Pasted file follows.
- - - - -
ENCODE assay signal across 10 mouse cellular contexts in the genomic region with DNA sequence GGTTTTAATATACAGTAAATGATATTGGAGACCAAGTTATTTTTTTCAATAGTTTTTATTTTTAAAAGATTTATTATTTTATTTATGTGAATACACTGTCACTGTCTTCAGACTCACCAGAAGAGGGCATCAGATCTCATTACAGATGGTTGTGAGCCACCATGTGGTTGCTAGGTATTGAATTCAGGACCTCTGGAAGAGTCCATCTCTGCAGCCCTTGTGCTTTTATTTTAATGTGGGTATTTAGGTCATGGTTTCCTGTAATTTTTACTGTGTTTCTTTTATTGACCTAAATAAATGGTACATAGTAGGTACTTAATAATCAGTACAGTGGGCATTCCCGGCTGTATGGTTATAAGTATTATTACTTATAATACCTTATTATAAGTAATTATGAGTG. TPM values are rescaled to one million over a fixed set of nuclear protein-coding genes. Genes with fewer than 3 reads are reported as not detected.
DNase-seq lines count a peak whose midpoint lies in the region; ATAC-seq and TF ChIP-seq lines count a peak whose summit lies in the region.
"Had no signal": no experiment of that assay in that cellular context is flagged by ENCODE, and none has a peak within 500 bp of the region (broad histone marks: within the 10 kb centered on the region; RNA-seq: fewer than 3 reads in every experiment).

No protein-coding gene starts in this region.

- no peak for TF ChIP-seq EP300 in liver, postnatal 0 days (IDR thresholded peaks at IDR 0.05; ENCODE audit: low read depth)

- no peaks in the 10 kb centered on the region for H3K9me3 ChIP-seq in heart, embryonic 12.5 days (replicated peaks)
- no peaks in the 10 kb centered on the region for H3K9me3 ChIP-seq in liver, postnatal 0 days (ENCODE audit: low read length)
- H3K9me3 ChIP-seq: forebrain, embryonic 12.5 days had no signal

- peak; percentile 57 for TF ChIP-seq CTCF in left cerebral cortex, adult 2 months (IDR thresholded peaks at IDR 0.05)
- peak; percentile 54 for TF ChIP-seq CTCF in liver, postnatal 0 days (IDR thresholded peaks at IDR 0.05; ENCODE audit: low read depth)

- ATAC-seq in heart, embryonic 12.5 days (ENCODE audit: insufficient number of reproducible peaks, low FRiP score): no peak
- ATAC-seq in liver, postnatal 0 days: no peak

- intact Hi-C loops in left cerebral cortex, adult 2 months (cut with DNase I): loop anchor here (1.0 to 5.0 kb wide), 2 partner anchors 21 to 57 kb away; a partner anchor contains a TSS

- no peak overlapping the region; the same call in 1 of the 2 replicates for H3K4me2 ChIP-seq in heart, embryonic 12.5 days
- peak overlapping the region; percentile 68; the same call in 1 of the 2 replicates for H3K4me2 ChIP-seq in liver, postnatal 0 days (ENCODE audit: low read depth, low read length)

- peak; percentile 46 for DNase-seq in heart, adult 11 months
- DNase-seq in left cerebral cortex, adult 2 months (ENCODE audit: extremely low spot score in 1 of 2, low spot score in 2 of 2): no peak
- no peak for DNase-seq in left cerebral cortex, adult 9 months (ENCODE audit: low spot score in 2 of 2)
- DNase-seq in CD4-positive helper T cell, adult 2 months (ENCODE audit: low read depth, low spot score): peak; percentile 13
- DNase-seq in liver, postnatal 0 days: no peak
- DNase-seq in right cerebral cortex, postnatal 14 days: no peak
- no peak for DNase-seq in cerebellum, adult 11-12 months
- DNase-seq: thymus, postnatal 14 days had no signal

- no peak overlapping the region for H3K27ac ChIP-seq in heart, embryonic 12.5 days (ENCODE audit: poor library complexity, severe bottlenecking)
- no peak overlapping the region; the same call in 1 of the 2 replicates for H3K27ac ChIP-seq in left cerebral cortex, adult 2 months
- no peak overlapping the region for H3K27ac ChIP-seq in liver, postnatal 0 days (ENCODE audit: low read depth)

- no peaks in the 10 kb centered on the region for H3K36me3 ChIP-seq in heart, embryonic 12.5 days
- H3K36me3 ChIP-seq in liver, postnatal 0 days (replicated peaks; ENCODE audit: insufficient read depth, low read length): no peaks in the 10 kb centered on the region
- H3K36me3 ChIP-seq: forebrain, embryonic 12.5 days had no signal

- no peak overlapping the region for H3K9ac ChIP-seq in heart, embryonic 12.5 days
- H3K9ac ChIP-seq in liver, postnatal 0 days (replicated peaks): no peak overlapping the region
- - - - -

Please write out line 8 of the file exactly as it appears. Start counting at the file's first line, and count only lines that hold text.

- H3K9me3 ChIP-seq: forebrain, embryonic 12.5 days had no signal